Here are a few “odds and ends” of training advice that can be shared with your clients or used in your everyday life:
Of all the people in a dog’s life, a groomer sees them more than anyone outside of family. Additionally, groomers have dog-savvy that many vets, vet techs, trainers, and rescue people don’t. That means, with your knowledge, you are the perfect person to make sure a dog lives a long, healthy, happy life.
Training for veterinary care, grooming, and handling procedures can greatly reduce stress, and make the job easier for all involved. Target training is widely used in zoos, aquariums, and with domesticated animals of all species. Animals can learn to hold their nose to a target while having blood drawn, and during other veterinary procedures.
As all experienced dog trainers and behavioral specialists will tell you, when dealing with behavioral challenges, you must address their root causes if you realistically expect to eliminate or reduce the actual behavior. This is relevant for groomers.
Dogs who try to bite you are typically doing so for two—possibly three —reasons:
About ten years ago I worked on an artificial intelligence project at MIT. One of my first experiences there was to stand in a small room full of all kinds of devices. The professor that invited me to participate handed me a music conductor’s baton and asked me to move it in any repetitive way – side to side, up and down or circles.
In the world of training there are many claims of mastery and efficacy. Few are ever proven. Real masters let their work speak for itself. Self-promoting “masters” rarely show anything outside of video tape and photos—and boy, do they look good in photos.
One of the blessings of dog behavior is that you can change it. One of the curses of dog behavior is that it can change.
For instance, I was working with a dog yesterday who gets violent if you try to groom his rear end. He is remarkably like Bear, the Mini Schnauzer I recalled in a previous column. If you try to touch this dog’s rear end, he’ll bite you. We have made great progress with this little guy and decided it was time to go to the groomer to test our progress.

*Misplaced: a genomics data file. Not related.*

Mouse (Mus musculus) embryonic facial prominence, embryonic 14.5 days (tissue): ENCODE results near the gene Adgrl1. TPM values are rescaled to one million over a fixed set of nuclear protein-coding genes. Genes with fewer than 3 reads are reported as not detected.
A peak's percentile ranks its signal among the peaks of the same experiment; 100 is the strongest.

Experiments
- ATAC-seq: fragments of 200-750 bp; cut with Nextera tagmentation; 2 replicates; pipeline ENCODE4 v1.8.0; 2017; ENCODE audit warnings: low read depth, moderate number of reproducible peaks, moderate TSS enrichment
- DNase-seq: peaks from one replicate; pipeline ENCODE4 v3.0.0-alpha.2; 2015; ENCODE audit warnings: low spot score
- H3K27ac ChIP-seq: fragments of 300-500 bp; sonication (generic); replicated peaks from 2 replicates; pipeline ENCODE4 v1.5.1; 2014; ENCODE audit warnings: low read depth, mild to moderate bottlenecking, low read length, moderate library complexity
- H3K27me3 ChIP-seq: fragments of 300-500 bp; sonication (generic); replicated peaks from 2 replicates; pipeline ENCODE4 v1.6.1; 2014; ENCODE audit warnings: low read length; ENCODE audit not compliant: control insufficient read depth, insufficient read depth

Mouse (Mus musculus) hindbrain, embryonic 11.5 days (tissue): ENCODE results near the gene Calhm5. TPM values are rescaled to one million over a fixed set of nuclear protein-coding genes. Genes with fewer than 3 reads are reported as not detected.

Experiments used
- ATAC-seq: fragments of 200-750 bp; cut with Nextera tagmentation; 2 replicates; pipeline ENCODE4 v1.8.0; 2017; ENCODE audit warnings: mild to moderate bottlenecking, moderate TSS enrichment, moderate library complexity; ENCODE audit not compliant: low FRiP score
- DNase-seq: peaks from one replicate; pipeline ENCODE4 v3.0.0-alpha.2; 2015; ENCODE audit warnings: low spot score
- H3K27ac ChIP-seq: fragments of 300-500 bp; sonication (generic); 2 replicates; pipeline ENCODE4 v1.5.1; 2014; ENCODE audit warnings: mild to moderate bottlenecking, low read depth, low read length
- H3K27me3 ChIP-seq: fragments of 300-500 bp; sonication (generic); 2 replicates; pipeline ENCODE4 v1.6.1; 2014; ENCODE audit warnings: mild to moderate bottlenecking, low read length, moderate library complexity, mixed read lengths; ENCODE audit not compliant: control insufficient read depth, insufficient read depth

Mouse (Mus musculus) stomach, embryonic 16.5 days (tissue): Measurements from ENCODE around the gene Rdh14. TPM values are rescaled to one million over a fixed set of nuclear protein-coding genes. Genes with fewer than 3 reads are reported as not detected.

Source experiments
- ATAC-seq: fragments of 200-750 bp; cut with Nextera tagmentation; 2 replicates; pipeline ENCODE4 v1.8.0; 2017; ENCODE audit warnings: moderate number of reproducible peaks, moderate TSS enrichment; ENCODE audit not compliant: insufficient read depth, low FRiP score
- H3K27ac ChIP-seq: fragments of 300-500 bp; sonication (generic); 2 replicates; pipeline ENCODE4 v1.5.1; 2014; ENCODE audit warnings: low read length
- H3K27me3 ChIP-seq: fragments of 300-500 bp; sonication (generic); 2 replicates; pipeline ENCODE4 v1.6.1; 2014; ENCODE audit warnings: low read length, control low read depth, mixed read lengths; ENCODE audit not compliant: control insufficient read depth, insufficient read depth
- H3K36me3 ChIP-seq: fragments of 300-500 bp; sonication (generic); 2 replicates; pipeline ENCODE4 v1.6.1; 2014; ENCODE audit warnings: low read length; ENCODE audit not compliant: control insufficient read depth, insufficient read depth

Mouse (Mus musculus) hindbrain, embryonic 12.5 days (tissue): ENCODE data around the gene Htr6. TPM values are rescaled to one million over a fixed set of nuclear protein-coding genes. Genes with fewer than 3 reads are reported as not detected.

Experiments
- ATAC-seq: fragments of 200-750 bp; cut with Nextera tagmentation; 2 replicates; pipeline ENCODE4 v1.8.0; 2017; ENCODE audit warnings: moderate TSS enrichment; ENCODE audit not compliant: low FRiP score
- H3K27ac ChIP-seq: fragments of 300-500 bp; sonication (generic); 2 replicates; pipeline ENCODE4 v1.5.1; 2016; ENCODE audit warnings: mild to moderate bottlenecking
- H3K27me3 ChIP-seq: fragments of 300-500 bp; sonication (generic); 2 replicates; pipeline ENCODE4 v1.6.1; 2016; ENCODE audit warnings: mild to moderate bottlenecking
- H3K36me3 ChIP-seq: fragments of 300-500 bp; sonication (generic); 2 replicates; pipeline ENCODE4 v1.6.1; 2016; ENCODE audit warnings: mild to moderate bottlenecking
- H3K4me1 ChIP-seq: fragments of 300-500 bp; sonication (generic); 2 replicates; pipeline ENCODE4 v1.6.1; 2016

Many years ago I lived with an adorable Mini-Dachshund named Rosey. Every time I attempted to greet her, she urinated. I ignored her, she urinated. I tossed treats on the ground to distract her. She urinated. I had my roommate put Rosey in a crate for about 10 minutes so she couldn’t greet me as I entered the house. She urinated.
Most people think that Darwin created the phrase “Survival of the Fittest.” He didn’t. Darwin himself attributed the phrase to Herbert Spencer. Darwin’s encapsulation of evolution is slightly different:
“In the struggle for survival, the fittest win out at the expense of their rivals because they succeed in adapting themselves best to their environment.”
It might be an unrealistic expectation, but what do you do when your clients expect your work to be fast, cheap, and good?
My brother has a sign in his office. It reads: “You can have it fast, cheap or good—select any two.” Despite the obvious wisdom of this cliché, some pet owners demand all three:
If you look in veterinary literature, you will find reports of Bull Terriers who destructively bite their own tails. These dogs are so persistent that they often do enough damage to require removal of the tail. The odd thing about this disorder is that removing the tail may not stop the behavior. Some dogs continue to bite at the place where a tail should be.